Phasing out the bulb: Still in the dark?
Most people simply aren’t aware of the looming phaseout of most old-fashioned incandescent light bulbs by 2014.
Still, more people say they are excited about the prospect of gaining energy efficiency than worried about the prospect of losing the familiar glow of traditional bulbs.
Those were among the finding of the third annual Osram Sylvania Socket Survey — a consumer survey involving more than 300 homeowners and renters nationwide.
While more than one-third of Americans are aware of the federal phaseout of incandescent light bulbs, the majority of consumers — 63% — are not. Plus, a full 80% are not aware that the 100-watt bulb is scheduled to disappear from store shelves beginning in 2012.
When asked in particular about the elimination of the 100-watt bulb, most planned to switch to a CFL, LED or halogen bulb. Less than one-third (23%) said they would stick with incandescents, but switch to a lower wattage. Only 13% planned to stash away a supply of 100-watt bulbs.
Overall, the public appears to be optimistic toward the changes ahead: 59% of respondents reported that they excited that Americans will soon use more energy-efficient lighting solutions.
For BFS, declining sales, positive attitude
Builders FirstSource is a rarity among pro dealers: a publicly traded company that operates in a kind of SEC-regulated fish bowl.
The industry was watching closely again last month, as the Dallas-based company spelled out its sales situation to investors during its fourth-quarter earnings call. The big picture was one of fourth-quarter sales in decline — but a decline not nearly as steep as that of residential construction in the southern markets served by Builders FirstSource.
Sales slipped 4.5% to $147.1 million in the quarter ended Dec. 31, 2010. But CEO Floyd Sherman pointed out that the U.S. Census Bureau’s figures for the South Region — encompassing the entire geographic footprint of the company — saw fourth-quarter single-family starts slip 9.3% from the prior-year quarter.
The company estimates that sales increased 3.1% due to commodity inflation, but decreased approximately 7.6% due to volume and competitive pricing pressure.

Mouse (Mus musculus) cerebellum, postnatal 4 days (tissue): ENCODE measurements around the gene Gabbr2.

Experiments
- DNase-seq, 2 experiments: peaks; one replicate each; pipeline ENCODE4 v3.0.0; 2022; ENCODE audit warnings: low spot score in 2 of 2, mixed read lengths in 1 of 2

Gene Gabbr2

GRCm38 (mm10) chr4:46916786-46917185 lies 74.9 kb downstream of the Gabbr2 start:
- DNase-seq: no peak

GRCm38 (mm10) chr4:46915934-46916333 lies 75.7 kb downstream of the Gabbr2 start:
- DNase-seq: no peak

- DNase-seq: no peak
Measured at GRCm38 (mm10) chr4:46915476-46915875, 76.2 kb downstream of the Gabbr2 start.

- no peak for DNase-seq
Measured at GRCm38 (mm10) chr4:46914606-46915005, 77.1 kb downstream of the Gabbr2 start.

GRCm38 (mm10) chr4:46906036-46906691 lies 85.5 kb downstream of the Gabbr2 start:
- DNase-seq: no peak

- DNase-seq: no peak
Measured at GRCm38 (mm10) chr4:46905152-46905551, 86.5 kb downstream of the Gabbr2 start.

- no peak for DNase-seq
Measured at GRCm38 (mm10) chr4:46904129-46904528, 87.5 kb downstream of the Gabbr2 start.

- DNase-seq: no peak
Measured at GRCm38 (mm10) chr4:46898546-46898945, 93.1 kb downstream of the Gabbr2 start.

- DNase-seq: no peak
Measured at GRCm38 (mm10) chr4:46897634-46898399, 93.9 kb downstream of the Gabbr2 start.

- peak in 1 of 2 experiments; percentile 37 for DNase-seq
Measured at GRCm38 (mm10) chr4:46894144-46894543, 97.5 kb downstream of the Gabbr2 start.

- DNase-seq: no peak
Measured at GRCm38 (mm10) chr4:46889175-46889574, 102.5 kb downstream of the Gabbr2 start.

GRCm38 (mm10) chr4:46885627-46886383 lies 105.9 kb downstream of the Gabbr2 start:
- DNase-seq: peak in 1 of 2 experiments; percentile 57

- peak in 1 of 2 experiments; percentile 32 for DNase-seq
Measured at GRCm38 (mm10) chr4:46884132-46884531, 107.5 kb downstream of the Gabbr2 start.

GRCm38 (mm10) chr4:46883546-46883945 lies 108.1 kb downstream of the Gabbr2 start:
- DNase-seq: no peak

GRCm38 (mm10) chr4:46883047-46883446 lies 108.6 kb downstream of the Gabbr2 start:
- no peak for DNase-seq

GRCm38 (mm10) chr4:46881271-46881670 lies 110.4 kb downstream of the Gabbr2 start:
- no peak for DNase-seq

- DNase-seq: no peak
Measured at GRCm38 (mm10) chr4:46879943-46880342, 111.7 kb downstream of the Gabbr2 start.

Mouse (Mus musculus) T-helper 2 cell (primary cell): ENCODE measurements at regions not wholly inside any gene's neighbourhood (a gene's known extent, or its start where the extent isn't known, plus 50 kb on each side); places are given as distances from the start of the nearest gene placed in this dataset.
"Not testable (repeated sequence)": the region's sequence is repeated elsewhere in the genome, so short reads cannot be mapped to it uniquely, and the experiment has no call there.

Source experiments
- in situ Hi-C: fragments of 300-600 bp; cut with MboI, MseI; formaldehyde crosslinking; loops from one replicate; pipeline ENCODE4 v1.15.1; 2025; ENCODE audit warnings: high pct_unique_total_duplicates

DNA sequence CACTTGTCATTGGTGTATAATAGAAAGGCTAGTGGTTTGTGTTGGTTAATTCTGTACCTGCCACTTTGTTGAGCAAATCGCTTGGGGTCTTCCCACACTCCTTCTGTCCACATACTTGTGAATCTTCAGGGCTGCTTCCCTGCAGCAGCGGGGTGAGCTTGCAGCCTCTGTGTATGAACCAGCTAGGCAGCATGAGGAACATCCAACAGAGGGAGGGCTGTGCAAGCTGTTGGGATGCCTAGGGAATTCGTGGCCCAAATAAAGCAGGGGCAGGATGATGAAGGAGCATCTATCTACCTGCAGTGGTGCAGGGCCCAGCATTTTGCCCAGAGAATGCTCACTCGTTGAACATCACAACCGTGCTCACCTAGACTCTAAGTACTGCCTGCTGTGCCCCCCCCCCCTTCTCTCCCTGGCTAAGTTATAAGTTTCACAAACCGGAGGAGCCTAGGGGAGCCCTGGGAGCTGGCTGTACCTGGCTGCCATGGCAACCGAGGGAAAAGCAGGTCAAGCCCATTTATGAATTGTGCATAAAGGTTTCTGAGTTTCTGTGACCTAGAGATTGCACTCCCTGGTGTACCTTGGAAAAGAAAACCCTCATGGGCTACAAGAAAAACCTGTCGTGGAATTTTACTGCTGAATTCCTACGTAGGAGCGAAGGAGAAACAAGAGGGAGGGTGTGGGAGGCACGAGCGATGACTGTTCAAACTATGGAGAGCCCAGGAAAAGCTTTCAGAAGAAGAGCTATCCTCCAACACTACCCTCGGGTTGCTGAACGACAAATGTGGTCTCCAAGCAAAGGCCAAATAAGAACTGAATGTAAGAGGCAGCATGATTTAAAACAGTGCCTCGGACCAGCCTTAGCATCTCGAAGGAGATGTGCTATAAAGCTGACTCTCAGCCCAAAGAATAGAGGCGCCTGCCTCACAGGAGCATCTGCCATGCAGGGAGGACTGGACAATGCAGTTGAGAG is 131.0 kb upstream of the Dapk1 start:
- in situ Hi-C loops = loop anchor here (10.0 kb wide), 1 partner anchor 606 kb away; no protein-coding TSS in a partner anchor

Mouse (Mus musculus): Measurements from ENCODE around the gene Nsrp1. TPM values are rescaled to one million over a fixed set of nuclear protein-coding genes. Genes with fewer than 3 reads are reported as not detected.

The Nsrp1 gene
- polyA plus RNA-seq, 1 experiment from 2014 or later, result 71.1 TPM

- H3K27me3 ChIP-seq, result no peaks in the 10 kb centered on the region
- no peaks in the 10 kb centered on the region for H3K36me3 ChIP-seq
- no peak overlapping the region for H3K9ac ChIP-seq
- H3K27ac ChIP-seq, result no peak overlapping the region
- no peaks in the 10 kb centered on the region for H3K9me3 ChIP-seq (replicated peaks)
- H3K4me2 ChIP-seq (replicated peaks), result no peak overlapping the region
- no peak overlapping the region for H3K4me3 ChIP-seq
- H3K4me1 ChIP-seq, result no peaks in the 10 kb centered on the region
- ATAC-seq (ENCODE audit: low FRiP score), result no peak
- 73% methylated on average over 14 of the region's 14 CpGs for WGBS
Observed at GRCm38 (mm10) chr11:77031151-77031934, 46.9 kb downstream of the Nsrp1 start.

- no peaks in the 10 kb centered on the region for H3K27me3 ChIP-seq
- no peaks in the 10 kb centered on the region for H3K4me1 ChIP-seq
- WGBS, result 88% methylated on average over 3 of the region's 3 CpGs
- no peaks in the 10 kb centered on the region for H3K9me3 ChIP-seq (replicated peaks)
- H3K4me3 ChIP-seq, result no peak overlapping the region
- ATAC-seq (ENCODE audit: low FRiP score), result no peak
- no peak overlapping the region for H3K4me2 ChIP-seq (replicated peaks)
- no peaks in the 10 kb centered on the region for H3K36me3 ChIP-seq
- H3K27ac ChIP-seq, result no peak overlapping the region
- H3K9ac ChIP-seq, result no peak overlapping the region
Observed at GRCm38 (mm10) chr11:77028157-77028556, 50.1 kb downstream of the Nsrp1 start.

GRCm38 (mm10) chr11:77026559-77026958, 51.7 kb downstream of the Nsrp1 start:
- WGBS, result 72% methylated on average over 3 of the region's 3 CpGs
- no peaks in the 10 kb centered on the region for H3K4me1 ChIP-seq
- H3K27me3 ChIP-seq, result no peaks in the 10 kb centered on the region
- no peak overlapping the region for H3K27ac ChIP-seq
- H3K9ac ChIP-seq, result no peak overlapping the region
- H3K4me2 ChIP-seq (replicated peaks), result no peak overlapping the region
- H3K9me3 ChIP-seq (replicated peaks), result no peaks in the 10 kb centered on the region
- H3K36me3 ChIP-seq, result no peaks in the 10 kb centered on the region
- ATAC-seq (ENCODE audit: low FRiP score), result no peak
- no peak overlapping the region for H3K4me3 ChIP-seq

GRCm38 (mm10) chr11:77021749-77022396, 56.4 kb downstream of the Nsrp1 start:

“These sales results, even when adjusted for commodity inflation, would indicate we gained market share during the quarter,” Sherman told investors. “We look to continue this trend, but only where these gains are at acceptable margins.”
Speaking of sales, senior VP and CFO Chad Crow broke down fourth-quarter sales by product category:
• Windows and doors: $36.8 million, up 1.3%;
• Lumber and sheet goods: $40.8 million, up. 3.0%;
• Millwork category: $20.1 million, down 1.5%;
• Prefabricated components: $26 million, down 11.0%; and
• Other building products and services: $26.8 million, down 16%.
The last category, which includes labor revenue on installed services, was negatively impacted by the quarter-over-quarter decline in the number of multi-family units under construction, which was down approximately 26% in the South Region, Crow said.
Meanwhile, Builders FirstSource said it is beginning to target smaller builders more than it has done in the past — particularly in the dealer’s larger markets. The company operates 69 yards in nine states from Texas to Maryland.
The first six months of 2011 may prove “difficult,” despite forecasts of improving housing conditions. The period will have a tough comparison with 2010, which benefited from the federal tax credit for first-time home buyers, he said.
Still, no earnings call would be complete without some good news, and Sherman was armed with observations from the field: “Recently, we have seen a return of certain customers that we had previously lost due to pricing,” the CEO said.
When an analyst pressed for reasons why, Sherman said service, delivery and inventory all play a role. He added: “I think another reason as they look down the road, they are starting to say, ‘Who are going to be survivors in this business, and what’s their ability to handle us when business really starts to improve?’ That’s a concern I think that a lot of builders are beginning to have. Who is going to be around?”
Goal: Understanding home improvement
The Home Improvement Research Institute (HIRI) will enter its comfort zone April 13. That’s when the non-profit research organization hosts its 2011 HIRI Spring Conference at the Doubletree Hotel Crystal City in Arlington, Va.
The one-day event runs from 8:30 a.m. to 3:30 p.m. and will feature seven presentations connected to the theme of “Understanding Today’s Home Improvement Industry.”
Presenters include the Mortgage Bankers Association, IHS Global Insight, The NPD Group, Synovate, TNS and Itracks.
Early registration discounts are available to those who register by March 11. Visit the HIRI website at HIRI.org for more information.